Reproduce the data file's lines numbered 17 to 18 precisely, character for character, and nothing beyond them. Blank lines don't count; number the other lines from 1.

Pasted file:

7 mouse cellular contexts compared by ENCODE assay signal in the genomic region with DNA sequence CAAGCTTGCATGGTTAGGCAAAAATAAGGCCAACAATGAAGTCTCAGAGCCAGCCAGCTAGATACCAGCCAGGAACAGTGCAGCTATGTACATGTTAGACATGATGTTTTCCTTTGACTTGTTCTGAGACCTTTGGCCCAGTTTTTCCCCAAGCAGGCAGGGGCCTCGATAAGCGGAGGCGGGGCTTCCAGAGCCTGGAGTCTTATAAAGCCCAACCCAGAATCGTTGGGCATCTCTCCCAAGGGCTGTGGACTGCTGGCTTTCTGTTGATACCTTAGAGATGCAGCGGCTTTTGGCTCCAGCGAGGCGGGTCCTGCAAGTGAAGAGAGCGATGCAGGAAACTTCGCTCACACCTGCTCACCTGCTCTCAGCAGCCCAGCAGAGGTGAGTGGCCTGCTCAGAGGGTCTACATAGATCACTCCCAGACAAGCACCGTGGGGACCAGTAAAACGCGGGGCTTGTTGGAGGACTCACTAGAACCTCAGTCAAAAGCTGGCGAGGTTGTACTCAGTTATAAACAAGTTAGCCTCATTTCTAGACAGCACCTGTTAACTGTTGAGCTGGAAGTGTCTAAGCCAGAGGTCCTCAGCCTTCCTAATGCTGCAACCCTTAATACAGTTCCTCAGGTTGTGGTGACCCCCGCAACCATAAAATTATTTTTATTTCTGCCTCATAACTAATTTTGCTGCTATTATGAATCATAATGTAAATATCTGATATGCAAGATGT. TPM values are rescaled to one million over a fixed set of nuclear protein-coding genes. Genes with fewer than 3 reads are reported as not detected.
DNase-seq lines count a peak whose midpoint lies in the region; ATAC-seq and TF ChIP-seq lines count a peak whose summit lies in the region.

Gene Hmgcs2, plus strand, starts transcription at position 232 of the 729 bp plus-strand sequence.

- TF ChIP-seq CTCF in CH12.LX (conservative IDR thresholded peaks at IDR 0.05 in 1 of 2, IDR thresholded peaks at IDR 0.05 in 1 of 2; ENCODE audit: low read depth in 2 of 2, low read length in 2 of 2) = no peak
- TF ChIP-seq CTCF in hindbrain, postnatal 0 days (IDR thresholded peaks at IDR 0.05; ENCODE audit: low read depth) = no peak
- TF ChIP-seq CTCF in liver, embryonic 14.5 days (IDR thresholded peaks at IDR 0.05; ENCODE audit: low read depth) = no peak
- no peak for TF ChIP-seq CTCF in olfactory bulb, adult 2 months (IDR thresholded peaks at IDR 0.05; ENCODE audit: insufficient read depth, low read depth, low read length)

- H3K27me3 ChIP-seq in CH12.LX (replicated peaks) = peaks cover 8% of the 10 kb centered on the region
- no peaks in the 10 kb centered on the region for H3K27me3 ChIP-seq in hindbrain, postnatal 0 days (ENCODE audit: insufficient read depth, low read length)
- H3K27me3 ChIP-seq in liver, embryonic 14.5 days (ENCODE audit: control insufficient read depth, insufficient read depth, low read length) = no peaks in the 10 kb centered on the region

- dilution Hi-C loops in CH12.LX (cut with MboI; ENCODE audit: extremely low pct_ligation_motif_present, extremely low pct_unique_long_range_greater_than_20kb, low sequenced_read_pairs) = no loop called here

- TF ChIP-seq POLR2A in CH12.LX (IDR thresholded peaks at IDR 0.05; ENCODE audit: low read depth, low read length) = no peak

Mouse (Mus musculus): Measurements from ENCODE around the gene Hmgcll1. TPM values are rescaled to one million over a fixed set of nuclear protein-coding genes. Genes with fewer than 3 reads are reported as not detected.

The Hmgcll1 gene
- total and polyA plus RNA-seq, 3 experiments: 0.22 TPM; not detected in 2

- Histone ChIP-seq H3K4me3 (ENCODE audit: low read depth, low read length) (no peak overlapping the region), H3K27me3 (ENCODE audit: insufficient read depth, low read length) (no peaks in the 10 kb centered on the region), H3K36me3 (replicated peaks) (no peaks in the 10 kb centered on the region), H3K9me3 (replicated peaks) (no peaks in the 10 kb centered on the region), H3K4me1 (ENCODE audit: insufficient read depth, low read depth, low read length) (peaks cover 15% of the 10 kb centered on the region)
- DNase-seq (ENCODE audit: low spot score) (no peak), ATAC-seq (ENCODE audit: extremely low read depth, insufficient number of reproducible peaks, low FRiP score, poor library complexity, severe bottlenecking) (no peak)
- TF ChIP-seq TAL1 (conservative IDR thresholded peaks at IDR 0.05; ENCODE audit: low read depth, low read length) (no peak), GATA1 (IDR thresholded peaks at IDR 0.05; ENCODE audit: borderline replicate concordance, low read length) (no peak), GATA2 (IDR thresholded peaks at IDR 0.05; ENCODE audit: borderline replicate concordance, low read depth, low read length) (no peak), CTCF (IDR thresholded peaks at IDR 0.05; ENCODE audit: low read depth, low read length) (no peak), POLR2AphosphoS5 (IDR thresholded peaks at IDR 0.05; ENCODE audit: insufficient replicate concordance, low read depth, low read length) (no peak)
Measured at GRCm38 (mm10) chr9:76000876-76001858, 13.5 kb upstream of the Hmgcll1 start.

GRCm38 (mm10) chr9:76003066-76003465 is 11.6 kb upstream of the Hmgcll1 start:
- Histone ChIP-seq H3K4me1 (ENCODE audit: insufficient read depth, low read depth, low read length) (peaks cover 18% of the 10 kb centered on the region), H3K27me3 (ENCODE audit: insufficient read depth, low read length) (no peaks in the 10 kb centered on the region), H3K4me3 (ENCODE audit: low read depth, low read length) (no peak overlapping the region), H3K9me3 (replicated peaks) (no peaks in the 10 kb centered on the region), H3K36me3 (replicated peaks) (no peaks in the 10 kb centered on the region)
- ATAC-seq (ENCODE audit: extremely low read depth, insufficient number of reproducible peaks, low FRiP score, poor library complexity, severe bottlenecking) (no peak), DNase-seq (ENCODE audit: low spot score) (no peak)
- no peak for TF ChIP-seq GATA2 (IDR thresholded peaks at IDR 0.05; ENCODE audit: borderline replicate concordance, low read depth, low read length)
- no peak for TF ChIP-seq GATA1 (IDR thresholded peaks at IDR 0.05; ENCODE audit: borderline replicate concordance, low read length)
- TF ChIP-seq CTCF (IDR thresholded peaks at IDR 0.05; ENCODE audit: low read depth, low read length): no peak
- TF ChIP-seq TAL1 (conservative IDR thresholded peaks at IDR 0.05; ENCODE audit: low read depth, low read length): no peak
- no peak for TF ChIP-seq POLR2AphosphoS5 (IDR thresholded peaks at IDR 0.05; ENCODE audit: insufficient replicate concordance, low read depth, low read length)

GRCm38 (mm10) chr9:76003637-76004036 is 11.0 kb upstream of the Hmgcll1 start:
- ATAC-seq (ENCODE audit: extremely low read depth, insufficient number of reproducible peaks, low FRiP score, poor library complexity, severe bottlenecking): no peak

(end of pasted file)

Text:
- DNase-seq (ENCODE audit: low spot score) (no peak), ATAC-seq (ENCODE audit: extremely low read depth, insufficient number of reproducible peaks, low FRiP score, poor library complexity, severe bottlenecking) (no peak)
- TF ChIP-seq TAL1 (conservative IDR thresholded peaks at IDR 0.05; ENCODE audit: low read depth, low read length) (no peak), GATA1 (IDR thresholded peaks at IDR 0.05; ENCODE audit: borderline replicate concordance, low read length) (no peak), GATA2 (IDR thresholded peaks at IDR 0.05; ENCODE audit: borderline replicate concordance, low read depth, low read length) (no peak), CTCF (IDR thresholded peaks at IDR 0.05; ENCODE audit: low read depth, low read length) (no peak), POLR2AphosphoS5 (IDR thresholded peaks at IDR 0.05; ENCODE audit: insufficient replicate concordance, low read depth, low read length) (no peak)